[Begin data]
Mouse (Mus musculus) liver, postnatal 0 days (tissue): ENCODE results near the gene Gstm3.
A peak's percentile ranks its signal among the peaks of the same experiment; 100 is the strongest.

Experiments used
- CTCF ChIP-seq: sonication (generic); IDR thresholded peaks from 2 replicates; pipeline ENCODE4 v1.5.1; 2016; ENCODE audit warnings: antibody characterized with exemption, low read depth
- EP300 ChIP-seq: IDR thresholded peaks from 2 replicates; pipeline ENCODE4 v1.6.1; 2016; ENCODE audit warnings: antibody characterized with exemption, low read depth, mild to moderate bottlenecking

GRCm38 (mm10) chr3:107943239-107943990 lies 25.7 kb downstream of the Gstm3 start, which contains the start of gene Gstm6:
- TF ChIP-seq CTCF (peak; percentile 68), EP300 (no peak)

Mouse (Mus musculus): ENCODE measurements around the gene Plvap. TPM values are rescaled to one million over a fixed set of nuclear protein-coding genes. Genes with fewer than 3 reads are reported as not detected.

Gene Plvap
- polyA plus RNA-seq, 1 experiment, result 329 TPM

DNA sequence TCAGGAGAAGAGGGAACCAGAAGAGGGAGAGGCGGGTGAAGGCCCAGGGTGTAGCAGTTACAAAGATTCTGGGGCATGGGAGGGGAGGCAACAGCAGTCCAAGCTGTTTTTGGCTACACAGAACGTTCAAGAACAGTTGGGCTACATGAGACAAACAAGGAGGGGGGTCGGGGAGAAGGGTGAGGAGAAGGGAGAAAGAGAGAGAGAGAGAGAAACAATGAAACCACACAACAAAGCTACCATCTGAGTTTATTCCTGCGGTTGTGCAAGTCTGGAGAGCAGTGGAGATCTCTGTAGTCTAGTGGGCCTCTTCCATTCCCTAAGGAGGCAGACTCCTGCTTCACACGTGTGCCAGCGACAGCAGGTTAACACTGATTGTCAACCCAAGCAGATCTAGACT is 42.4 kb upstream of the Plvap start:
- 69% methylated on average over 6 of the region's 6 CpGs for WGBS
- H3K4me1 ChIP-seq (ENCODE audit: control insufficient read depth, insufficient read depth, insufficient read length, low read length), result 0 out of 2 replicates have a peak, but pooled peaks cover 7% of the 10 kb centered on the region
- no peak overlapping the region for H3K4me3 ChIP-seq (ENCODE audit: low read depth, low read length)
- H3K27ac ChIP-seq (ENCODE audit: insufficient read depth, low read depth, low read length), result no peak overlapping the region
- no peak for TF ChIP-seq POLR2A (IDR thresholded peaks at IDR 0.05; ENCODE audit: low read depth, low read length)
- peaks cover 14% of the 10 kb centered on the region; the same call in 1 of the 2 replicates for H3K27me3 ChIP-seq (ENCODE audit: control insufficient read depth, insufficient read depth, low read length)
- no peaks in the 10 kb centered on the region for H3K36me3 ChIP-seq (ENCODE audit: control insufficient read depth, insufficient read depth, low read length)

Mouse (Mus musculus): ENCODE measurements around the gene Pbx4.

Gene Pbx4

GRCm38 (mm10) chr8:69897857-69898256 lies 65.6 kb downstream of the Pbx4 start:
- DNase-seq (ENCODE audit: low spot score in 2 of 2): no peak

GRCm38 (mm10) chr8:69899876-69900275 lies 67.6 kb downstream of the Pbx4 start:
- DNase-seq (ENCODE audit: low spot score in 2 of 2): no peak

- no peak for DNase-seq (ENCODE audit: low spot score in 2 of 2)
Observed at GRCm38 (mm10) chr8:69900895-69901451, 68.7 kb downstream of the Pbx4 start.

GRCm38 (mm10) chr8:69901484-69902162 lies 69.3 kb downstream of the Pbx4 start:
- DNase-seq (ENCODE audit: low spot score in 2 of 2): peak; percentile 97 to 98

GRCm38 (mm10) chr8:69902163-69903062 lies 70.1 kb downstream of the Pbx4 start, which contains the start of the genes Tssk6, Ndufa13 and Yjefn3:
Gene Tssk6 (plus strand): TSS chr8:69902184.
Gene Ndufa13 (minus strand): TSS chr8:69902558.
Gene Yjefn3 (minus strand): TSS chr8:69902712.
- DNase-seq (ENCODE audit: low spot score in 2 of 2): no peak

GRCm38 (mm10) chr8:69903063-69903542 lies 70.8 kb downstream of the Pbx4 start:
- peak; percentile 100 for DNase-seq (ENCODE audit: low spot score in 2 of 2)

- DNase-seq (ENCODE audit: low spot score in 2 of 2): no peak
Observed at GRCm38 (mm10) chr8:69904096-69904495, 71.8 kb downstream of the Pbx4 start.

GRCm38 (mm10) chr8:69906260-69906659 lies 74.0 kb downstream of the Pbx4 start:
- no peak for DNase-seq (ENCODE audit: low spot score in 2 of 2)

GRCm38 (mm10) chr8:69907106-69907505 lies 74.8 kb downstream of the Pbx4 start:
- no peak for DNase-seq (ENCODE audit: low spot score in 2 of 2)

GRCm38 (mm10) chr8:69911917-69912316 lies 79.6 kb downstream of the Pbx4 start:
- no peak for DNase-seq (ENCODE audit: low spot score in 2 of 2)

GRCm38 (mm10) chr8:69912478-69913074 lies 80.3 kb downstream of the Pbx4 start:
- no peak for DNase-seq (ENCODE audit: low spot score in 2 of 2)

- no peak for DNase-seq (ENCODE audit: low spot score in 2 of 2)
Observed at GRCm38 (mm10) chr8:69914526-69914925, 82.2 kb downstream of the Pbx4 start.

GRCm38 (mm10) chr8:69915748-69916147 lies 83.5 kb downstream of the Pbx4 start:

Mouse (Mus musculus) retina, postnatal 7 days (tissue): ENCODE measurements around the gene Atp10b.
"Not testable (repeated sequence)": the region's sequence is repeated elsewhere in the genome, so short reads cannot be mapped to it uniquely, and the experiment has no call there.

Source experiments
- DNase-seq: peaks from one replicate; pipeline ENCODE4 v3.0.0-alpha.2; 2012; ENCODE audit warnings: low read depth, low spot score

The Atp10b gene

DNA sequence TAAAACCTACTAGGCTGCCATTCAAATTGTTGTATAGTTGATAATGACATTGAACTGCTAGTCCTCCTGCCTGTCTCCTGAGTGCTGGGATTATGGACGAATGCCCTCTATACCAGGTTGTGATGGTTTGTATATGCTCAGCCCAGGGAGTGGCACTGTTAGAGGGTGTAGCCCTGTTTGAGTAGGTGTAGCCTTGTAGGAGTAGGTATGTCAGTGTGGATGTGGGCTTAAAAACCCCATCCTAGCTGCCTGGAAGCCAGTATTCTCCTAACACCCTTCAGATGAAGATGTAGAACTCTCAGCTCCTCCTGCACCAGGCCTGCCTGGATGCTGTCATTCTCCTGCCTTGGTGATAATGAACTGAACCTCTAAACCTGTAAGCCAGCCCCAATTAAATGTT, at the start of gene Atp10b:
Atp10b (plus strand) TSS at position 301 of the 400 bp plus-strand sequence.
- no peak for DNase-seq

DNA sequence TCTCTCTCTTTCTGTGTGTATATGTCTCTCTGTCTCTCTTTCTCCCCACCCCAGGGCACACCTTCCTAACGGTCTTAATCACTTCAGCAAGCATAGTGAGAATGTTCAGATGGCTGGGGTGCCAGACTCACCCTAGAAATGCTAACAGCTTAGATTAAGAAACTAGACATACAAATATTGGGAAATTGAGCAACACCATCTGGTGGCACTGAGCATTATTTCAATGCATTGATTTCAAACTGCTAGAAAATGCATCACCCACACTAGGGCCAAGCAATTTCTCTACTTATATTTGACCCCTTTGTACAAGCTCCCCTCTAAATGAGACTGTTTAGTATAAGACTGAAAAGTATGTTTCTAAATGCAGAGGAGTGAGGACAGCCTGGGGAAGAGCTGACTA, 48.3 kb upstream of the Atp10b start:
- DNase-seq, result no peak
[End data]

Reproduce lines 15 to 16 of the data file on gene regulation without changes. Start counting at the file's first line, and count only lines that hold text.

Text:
- H3K27ac ChIP-seq (ENCODE audit: insufficient read depth, low read depth, low read length), result no peak overlapping the region
- no peak for TF ChIP-seq POLR2A (IDR thresholded peaks at IDR 0.05; ENCODE audit: low read depth, low read length)